Well, ladies and gentlemen, Christmas is upon us, and I've decided to celebrate in my own special way: by getting violently ill. That's right: for the last few days, I've been moving around the house with approximately the same level of energy as a three-toed sloth in a zoo enclosure. ("Look honey! There he is!! … No, wait … that's just some shrubs.")
So instead of writing a full-on column, during which I would spew snot all over my keyboard, I've decided to bring you a different kind of Christmas joy: the seven best unreliable used cars you can buy today with a CarMax warranty.
For those of you who haven't been following along, here's the deal: about two years ago, I discovered that nationwide automotive retailer CarMax (Motto: "More than just old rental cars!") offers a warranty on every single vehicle in its inventory. So I bought a 2006 Range Rover from them, and I paid extra for the warranty. The results have been predictable: it has broken, and broken, and broken, and broken, and CarMax has paid for every penny of the repairs, and now every time there's a check engine light, or a warning message, or a strange noise, I get this huge, excited smile across my face like I'm an actor in a braces commercial.
But the CarMax experience doesn't have to be limited to me. Now you, too, can get in on the action, with any one of these seven fantastic used cars that seem to be about as dependable as a meth addict. Here goes:
2007 Audi S8: $37,000
There aren't many companies crazy enough to write a warranty for a Lamborghini-designed V10 engine, but CarMax is just that level of crazy. And while the Audi S8 isn't quite a Gallardo, it's basically the next best thing: a 450-horsepower all-wheel drive luxury sedan manufactured by a company that believes the "check engine" light should illuminate as often as the "low fuel" light. If cars were people, the Audi S8 would be your friend who's always cancelling plans on short notice because he "isn't feeling well." And the CarMax warranty would be Obamacare.
2008 BMW M5: $36,000
One of the greatest Internet forum posts in history is this one, where the poster explains how the engine in his BMW M5 blew, and the warranty company covered the repair after negotiating the dealer down to "just $23,600" from an original estimate of $29,000. Think about it, folks: this could be you!! Waiting several weeks for the dealer to install a new engine. Driving around in a Nissan Versa loaner car with two hubcaps. Never really being sure if your car will be capable of taking you where you want to go. And, most importantly, laughing about it every time you push the "start" button, because it's all covered by CarMax.
2006 Cadillac XLR-V: $35,000
No, ladies and gentlemen, this isn't just your grandfather's XLR, which he takes out on sunny weekend days and occasionally uses to run over parking curbs. This is the high-performance XLR-V, which looks exactly like the standard XLR, except it has a supercharged V8 and different wheels. And it can be yours for the low, low price of $35,000, which actually strikes me as about $32,000 more than I'd be willing to pay for it. Still, here it is, in its 443-horsepower glory.
2011 Jaguar XJ L Supercharged: $41,000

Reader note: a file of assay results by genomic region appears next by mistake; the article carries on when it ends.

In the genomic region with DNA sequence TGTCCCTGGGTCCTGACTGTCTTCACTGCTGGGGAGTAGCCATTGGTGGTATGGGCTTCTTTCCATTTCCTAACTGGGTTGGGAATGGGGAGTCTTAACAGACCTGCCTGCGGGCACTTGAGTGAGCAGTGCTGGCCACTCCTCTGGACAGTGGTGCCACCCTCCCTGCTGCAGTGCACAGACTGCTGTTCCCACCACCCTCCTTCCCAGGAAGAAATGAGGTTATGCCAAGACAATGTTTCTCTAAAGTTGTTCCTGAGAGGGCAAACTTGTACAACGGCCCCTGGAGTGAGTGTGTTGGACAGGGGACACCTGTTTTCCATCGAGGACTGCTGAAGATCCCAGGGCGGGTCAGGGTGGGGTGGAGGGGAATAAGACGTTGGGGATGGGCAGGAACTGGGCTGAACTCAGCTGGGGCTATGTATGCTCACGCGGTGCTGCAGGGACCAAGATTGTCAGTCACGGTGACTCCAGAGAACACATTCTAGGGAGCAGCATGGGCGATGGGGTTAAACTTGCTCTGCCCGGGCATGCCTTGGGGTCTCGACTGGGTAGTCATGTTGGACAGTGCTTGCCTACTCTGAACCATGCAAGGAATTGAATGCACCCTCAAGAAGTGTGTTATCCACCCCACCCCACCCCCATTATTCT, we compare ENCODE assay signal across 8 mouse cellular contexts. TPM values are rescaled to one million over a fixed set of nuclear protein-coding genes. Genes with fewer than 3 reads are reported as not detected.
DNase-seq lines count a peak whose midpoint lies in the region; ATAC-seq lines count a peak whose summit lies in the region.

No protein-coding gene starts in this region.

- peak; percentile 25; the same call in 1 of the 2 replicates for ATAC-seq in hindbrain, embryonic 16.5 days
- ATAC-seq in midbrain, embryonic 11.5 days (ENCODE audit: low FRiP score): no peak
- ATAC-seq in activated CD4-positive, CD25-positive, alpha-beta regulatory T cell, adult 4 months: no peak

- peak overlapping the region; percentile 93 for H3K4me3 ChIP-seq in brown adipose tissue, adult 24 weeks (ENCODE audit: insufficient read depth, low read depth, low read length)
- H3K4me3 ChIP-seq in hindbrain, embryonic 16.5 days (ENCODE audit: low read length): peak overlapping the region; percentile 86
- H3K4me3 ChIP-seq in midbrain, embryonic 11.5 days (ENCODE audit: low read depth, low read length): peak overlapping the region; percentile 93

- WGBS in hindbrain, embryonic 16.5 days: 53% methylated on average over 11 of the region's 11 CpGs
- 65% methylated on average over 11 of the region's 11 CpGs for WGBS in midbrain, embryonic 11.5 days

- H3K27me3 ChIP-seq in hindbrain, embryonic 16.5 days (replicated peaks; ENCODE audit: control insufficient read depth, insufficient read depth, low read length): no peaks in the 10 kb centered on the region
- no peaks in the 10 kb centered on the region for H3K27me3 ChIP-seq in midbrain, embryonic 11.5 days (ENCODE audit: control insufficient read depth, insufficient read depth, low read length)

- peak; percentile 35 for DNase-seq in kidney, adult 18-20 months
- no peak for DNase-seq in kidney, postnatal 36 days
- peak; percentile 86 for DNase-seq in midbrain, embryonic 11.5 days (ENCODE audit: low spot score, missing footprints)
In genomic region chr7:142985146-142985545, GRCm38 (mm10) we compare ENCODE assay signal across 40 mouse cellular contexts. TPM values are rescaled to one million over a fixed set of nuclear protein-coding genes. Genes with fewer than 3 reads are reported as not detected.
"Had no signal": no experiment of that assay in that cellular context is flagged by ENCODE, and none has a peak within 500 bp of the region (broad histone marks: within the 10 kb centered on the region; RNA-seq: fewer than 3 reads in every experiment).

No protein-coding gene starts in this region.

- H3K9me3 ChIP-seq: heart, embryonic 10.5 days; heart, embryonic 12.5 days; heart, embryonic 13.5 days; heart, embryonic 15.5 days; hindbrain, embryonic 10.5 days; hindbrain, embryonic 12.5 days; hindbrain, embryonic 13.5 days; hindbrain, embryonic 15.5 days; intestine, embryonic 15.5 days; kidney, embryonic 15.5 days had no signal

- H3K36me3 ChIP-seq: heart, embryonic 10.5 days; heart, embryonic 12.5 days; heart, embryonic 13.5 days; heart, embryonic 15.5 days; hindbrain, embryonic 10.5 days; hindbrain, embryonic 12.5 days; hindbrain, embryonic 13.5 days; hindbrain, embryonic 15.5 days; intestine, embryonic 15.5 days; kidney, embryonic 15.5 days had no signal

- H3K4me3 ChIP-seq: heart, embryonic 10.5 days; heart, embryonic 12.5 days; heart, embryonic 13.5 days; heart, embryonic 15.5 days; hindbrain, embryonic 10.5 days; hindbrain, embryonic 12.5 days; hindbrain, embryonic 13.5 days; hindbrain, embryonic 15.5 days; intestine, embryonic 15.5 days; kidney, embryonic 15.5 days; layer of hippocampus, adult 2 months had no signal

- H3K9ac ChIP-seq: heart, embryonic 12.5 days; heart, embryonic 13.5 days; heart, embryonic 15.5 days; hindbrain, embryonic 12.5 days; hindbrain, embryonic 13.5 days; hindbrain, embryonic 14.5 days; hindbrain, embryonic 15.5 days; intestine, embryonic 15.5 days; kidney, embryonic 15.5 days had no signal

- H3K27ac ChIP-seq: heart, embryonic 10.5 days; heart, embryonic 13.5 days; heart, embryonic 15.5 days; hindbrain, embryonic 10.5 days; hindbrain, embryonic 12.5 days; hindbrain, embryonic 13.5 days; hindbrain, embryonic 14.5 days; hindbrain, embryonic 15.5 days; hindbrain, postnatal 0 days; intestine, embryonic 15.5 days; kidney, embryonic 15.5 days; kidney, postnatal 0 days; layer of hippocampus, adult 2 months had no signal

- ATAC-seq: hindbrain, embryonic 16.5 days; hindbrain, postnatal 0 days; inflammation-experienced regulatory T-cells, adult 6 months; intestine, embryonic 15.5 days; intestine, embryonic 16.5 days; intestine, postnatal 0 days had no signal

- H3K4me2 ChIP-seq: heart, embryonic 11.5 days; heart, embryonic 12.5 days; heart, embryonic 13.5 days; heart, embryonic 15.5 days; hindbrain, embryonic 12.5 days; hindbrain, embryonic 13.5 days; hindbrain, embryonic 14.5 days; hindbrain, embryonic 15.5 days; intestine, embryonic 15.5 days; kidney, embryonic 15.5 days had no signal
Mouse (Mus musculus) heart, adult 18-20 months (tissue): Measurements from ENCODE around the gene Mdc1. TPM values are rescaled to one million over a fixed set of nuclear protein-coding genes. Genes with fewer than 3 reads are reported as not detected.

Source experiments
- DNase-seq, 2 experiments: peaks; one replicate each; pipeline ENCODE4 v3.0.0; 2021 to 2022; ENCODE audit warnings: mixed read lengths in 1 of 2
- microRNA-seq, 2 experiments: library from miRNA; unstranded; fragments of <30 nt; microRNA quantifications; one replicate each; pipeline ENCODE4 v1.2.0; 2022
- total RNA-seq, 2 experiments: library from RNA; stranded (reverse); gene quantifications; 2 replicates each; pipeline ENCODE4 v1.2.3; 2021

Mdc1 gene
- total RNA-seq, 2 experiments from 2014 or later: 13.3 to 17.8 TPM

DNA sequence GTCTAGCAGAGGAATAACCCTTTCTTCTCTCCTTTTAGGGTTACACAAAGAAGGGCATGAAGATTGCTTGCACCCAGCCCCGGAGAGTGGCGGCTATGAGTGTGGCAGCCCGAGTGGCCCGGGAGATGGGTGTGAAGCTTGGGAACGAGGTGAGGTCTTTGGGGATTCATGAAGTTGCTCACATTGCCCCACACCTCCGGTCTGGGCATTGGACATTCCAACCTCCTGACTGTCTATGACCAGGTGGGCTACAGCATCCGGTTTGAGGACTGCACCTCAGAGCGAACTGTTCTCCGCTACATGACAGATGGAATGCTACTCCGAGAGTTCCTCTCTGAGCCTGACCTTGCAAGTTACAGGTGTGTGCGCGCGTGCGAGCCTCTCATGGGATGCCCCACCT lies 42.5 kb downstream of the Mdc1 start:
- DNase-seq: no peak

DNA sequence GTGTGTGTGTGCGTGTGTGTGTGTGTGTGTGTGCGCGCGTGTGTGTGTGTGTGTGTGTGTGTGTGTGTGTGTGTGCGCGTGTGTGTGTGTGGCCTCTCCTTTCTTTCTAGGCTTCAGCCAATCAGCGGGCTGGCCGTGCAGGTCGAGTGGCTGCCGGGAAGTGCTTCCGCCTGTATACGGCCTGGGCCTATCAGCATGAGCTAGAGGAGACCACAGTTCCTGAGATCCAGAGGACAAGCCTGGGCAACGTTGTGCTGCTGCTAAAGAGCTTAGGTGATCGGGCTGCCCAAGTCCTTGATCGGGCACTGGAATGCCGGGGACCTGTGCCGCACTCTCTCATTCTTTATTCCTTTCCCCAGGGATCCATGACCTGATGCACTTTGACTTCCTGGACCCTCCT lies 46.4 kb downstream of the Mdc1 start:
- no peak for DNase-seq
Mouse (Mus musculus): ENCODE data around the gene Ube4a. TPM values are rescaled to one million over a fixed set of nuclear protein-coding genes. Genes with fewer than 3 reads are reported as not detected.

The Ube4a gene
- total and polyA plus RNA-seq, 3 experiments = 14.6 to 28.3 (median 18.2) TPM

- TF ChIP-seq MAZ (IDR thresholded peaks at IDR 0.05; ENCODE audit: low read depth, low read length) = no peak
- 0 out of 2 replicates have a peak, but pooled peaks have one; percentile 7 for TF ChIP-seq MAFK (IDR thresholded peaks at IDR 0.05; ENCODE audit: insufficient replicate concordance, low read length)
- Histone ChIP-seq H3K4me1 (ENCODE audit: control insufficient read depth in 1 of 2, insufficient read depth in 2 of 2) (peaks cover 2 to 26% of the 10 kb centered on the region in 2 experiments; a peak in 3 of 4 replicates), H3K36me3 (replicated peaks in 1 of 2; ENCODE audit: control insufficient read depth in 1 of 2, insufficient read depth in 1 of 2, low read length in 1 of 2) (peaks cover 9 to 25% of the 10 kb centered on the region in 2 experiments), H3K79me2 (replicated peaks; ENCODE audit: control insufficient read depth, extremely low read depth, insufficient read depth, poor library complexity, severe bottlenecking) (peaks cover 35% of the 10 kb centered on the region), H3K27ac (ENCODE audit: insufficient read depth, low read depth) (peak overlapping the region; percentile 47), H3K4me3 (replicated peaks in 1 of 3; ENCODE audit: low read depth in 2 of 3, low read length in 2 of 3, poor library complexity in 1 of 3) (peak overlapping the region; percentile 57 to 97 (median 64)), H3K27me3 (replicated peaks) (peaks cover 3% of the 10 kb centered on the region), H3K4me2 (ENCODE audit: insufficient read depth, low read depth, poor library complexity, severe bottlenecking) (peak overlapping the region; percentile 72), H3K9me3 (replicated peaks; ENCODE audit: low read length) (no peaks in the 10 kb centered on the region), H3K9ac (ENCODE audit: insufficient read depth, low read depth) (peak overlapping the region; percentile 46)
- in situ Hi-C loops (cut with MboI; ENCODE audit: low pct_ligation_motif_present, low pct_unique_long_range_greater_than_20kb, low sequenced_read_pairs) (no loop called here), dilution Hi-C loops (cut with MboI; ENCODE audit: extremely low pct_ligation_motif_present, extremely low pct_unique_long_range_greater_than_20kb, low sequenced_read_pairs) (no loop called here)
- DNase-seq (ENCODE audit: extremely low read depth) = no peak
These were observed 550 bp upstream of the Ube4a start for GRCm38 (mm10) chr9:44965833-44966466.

In the world of automotive depreciation, it's hard to top Jaguar. Just three years ago, this long-wheelbase supercharged XJ started at $91,000 before options, meaning the original owner probably walked out of the showroom at well over $100,000 after taxes and extras. And now it can be yours for just $41,000. Why so cheap? Well, that's easy: because Jaguars have a reputation for running solidly for roughly 17 days a year. The other 348 days are spent posting on Jaguar forums, trying to figure out why the rear windows go down when you press the "next track" button on the radio. Fortunately, those fears are beneath you if you purchase this one, which is available with a full CarMax warranty.
Yes, it's true: CarMax has a CLK63 Black Series. Better yet, they only want fifty grand for it, proving that the Mercedes-Benz depreciation curve is rivaled only by Detroit-area home values. For those of you who aren't aware of these things, it's essentially a standard Mercedes CLK that's been "touring car-ified" with 507 horsepower, and rear seat delete, and a cute stubby gear lever, and fender flares the size of a lawn tractor.
2005 Porsche 911: $37,000
If you're interested in Porsches, you already know the problem with the 2005 911: the famous IMS bearing, which can – in the blink of an eye – transform a sunny, beautiful, enjoyable drive on a nice road into a blown engine and a repair bill that could buy an Acura. Admittedly, it would be a shitty Acura, like an ILX, or maybe a three-year-old MDX with Dorito crumbs between the seats. But an Acura nonetheless. Fortunately, CarMax is willing to take on the IMS fear, because they're offering this '05 911 for just $37,000 with an available warranty. My advice: buy it. Drive it hard. And sell it the week before the warranty expires.
2007 Volkswagen Touareg: $18,600
Few cars reach "Audi Allroad" status on the famous "Audi Allroad scale of unreliability," which I devised earlier this year to explain just how unreliable a car can be, on a scale of 1 to Audi Allroad. But the Touareg is certainly on the Allroad's level thanks to a series of complicated electronics, and advanced features, and luxurious equipment, absolutely none of which was tested before it went on sale. Fortunately, you don't have to worry about any of that if you spring for this one with the famed CarMax warranty.
@DougDeMuro is the author of Plays With Cars. He owned an E63 AMG wagon and once tried to evade police at the Tail of the Dragon using a pontoon boat. (It didn't work.) He worked as a manager for Porsche Cars North America before quitting to become a writer, largely because it meant he no longer had to wear pants. Also, he wrote this entire bio himself in the third person.